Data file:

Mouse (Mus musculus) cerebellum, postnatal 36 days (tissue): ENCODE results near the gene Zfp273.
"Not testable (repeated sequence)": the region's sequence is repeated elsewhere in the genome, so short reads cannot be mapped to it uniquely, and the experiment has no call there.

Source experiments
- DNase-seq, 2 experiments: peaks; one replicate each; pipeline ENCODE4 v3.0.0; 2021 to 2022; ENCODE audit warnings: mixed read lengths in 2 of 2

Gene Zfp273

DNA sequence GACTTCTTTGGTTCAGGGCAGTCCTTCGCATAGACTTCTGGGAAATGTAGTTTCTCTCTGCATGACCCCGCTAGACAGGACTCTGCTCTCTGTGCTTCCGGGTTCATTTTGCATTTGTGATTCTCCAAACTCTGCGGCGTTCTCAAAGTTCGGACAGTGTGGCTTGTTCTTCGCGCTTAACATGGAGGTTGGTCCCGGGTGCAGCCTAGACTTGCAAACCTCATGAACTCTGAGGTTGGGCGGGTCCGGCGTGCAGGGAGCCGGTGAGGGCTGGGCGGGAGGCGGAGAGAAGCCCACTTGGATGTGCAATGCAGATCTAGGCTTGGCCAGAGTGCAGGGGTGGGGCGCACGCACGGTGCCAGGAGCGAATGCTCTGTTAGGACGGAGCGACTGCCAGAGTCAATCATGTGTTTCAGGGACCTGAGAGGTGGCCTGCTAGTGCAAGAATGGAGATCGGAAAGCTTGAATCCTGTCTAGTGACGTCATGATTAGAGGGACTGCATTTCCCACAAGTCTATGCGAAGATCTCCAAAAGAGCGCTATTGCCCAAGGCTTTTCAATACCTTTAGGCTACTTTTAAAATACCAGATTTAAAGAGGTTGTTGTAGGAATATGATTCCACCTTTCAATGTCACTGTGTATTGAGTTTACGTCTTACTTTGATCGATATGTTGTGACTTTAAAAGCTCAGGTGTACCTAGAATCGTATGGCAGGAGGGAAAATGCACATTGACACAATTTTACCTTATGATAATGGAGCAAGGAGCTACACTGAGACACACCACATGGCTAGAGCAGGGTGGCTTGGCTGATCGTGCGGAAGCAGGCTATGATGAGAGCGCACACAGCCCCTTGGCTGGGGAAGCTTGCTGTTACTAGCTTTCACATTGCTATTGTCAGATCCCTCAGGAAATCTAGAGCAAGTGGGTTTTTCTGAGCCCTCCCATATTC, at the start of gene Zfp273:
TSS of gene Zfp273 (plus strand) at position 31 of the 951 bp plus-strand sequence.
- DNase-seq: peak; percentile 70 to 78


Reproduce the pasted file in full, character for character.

Mouse (Mus musculus) cerebellum, postnatal 36 days (tissue): ENCODE results near the gene Zfp273.
"Not testable (repeated sequence)": the region's sequence is repeated elsewhere in the genome, so short reads cannot be mapped to it uniquely, and the experiment has no call there.

Source experiments
- DNase-seq, 2 experiments: peaks; one replicate each; pipeline ENCODE4 v3.0.0; 2021 to 2022; ENCODE audit warnings: mixed read lengths in 2 of 2

Gene Zfp273

DNA sequence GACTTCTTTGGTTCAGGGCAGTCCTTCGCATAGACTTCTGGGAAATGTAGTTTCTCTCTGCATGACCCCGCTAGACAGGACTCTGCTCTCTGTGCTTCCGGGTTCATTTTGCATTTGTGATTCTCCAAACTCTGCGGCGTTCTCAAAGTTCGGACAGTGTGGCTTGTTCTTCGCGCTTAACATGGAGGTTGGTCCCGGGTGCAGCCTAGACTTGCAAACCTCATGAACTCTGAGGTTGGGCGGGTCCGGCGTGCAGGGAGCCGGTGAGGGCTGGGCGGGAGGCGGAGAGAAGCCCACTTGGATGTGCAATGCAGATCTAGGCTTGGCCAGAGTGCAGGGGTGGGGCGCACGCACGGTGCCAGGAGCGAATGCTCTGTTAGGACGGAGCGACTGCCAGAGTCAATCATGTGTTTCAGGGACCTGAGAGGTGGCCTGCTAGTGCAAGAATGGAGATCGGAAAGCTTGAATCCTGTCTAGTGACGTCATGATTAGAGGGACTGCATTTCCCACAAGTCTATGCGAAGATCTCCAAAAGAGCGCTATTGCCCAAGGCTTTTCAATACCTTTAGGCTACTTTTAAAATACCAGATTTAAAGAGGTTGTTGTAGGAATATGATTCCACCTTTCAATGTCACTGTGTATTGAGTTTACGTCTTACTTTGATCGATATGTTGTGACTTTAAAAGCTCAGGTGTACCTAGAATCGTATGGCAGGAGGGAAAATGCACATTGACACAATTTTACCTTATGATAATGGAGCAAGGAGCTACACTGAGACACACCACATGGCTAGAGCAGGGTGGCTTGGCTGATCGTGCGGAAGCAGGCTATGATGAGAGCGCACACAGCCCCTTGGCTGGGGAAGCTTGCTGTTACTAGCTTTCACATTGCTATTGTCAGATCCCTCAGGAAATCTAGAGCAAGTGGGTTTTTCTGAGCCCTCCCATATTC, at the start of gene Zfp273:
TSS of gene Zfp273 (plus strand) at position 31 of the 951 bp plus-strand sequence.
- DNase-seq: peak; percentile 70 to 78